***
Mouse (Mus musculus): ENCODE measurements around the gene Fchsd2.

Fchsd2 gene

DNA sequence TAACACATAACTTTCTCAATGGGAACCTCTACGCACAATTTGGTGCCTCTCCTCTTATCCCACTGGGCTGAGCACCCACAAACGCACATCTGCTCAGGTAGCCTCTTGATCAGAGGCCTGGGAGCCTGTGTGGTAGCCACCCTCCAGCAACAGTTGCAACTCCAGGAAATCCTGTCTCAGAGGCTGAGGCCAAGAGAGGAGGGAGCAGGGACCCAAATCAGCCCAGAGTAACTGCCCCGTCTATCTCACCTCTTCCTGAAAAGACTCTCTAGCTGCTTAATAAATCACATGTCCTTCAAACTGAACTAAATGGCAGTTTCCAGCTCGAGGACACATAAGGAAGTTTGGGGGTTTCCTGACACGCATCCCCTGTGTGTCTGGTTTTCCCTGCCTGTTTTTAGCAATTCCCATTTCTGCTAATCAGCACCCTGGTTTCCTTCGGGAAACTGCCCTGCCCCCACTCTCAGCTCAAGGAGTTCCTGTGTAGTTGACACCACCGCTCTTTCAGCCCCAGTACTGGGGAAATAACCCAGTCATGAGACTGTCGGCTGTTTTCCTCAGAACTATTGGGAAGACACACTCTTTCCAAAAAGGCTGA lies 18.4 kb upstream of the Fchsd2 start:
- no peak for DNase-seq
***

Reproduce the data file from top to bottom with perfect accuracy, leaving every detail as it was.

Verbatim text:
Mouse (Mus musculus): ENCODE measurements around the gene Fchsd2.

Fchsd2 gene

DNA sequence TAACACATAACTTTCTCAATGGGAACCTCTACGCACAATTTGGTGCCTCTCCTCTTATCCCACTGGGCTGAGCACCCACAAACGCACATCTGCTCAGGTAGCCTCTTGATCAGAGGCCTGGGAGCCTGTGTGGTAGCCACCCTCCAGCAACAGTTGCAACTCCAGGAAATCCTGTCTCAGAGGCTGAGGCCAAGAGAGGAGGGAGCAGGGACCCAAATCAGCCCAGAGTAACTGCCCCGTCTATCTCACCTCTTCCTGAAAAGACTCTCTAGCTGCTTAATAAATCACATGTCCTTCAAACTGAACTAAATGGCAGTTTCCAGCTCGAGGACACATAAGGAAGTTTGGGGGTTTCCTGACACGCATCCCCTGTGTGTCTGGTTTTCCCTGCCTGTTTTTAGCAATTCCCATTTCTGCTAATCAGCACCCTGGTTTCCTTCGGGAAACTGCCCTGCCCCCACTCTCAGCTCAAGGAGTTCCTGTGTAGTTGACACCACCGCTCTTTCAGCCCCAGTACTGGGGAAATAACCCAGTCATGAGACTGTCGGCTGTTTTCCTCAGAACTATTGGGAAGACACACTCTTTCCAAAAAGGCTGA lies 18.4 kb upstream of the Fchsd2 start:
- no peak for DNase-seq